• Women who fear labor spend more time in it

    Anecdotally, I’ve found that women who have a harder time getting pregnant seem to have easier pregnancies and delivery. I have no real data on that, though, so I keep it to myself for the most part. But this study is interesting:

    Objective  To assess the association between fear of childbirth and duration of labour.

    Design  A prospective study of women from 32 weeks of gestation through to delivery.

    Setting  Akershus University Hospital, Norway.

    Population  A total of 2206 pregnant women with a singleton pregnancy and intended vaginal delivery during the period 2008–10.

    Methods  Fear of childbirth was assessed by the Wijma Delivery Expectancy Questionnaire (W-DEQ) version A at 32 weeks of gestation, and defined as a W-DEQ sum score ≥ 85. Information on labour duration, use of epidural analgesia and mode of delivery was obtained from the maternal ward electronic birth records.

    Main outcome measures   Labour duration in hours: from 3–4 cm cervical dilatation and three uterine contractions per 10 minutes lasting ≥1 minute, until delivery of the child.

    The authors got more than 2200 women to fill out a questionnaire assessing how much they feared childbirth.  About 7.5% of women had a score which qualified them as having “fear”. In an unadjusted analysis, women who feared childbirth got to “enjoy” it for an extra 92 minutes. This could have been because of other factors that were associated with fear. So the researchers performed another analysis where they adjusted for “parity, counselling for pregnancy concern, epidural analgesia, labour induction, labour augmentation, emergency caesarean delivery, instrumental vaginal delivery, offspring birthweight and maternal age”. They found that even after all of this, women who feared childbirth endured it for an extra 47 minutes.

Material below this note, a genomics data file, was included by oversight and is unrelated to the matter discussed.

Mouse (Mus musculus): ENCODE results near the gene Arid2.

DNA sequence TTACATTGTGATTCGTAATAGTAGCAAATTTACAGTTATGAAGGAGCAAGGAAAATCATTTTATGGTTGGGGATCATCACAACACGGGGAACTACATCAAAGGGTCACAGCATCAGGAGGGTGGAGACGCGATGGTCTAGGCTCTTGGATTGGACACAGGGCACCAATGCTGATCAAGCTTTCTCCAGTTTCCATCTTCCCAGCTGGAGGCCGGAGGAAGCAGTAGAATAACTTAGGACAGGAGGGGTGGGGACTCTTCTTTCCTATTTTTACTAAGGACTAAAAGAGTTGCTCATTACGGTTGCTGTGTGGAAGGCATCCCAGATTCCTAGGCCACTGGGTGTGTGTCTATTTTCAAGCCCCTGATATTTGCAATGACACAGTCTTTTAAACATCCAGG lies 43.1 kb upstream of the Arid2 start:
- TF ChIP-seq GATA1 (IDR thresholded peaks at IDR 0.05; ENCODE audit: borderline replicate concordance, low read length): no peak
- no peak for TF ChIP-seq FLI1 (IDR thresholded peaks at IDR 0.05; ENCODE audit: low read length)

Additionally, women who feared childbirth were more likely to have a vaginal delivery that required the use of instruments, or an emergency caesarean.

    I’m not sure why this is so, nor do the researchers. It may be that women who fear childbirth psych themselves out into a more painful labor. It may be a more complicated relationship between psychology and obstetrics. Regardless, the link appears real, and may be worth further investigation.

    @aaronecarroll

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    • New dad here. From our childbirth classes, we learned that fear or anxiety during labor stimulates the release of adrenaline, which has the opposite effect of the oxytocin being produced to bring on contractions.

    • Really. You can’t imagine why one might tense up when anticipating pain? Aren’t there studies about that?
      As someone who has given birth, let me tell you that relaxing and letting everything open, is fairly important.
      And if it doesn’t open, then everything slows down and takes longer.
      This seems a little like those studies showing people with no money are hungrier than richer people or people with no health care get worse medical care. Which is to say, a little obvious.

    • Every pregnant woman I know has looked at her body, her husband and talked to her mother. The most worried were petite, narrow-hipped women married to big-boned guys and women whose mothers had difficulty during birth. The women least likely to worry were wide-hipped women married to smaller men. My guess is that women who fear labor more are more likely to have good reasons to worry and those reasons, not the fear, cause longer labor.

    • Dr. Grantley Dick-Read did this research and the results are in his book Childbirth Without Fear, original copyright date 1944. I am not confident that there is new information in this study (I have not yet read the actual study) based on the excerpts I have seen.